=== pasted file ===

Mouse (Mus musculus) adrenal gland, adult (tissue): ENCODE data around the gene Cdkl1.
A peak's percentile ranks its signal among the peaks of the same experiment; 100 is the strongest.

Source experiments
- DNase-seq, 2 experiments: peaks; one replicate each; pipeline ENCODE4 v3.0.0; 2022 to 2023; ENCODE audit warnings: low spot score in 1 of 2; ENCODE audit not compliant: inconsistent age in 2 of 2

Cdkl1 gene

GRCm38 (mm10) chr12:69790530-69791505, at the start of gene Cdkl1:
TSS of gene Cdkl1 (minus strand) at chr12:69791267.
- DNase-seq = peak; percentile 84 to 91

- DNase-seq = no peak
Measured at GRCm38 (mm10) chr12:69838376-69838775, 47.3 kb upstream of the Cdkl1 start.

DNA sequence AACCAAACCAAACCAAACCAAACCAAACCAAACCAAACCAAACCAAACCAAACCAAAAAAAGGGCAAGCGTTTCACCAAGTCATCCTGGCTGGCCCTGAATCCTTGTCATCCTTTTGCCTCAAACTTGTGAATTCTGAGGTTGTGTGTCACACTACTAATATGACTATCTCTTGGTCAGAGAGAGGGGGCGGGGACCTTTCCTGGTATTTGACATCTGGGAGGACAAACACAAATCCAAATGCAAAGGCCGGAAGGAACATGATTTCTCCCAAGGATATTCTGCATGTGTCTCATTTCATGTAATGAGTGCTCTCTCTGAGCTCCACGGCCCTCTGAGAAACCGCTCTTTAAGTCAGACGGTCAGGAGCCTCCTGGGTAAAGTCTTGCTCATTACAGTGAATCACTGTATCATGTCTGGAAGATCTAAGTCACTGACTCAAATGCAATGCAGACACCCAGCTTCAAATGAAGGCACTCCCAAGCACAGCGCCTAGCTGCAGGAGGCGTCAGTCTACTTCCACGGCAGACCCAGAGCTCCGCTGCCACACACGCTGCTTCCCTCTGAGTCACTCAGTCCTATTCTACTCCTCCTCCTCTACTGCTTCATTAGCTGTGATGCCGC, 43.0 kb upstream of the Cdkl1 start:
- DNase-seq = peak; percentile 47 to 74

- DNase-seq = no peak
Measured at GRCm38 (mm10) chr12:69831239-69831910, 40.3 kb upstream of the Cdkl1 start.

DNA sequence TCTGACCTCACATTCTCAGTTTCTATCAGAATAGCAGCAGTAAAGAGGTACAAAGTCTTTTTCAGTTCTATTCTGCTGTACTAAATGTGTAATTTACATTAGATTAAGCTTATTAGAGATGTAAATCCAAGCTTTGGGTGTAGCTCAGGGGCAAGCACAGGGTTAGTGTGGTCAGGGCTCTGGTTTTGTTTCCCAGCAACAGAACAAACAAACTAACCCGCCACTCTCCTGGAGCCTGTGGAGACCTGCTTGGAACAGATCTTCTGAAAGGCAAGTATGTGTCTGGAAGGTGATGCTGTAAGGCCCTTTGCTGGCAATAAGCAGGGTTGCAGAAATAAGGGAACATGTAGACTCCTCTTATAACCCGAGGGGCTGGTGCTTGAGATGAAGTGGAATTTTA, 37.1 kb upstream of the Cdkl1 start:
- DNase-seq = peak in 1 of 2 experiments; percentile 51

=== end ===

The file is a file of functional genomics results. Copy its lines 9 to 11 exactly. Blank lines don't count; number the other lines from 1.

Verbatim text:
- DNase-seq = no peak
Measured at GRCm38 (mm10) chr12:69838376-69838775, 47.3 kb upstream of the Cdkl1 start.

DNA sequence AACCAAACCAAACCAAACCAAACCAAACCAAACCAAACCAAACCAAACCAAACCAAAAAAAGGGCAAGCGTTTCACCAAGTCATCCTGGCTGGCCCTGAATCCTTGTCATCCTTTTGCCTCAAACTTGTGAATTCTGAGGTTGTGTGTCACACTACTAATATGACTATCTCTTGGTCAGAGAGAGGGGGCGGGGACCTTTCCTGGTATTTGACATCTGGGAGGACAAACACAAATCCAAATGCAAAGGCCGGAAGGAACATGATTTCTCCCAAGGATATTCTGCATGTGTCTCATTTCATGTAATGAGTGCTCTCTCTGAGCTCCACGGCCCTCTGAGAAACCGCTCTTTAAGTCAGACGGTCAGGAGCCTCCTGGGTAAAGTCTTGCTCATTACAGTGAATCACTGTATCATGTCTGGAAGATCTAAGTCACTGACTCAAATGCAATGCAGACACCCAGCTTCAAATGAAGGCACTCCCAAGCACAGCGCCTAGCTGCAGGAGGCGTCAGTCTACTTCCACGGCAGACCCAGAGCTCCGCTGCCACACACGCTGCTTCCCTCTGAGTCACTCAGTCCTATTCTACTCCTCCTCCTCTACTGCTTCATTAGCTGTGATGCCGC, 43.0 kb upstream of the Cdkl1 start: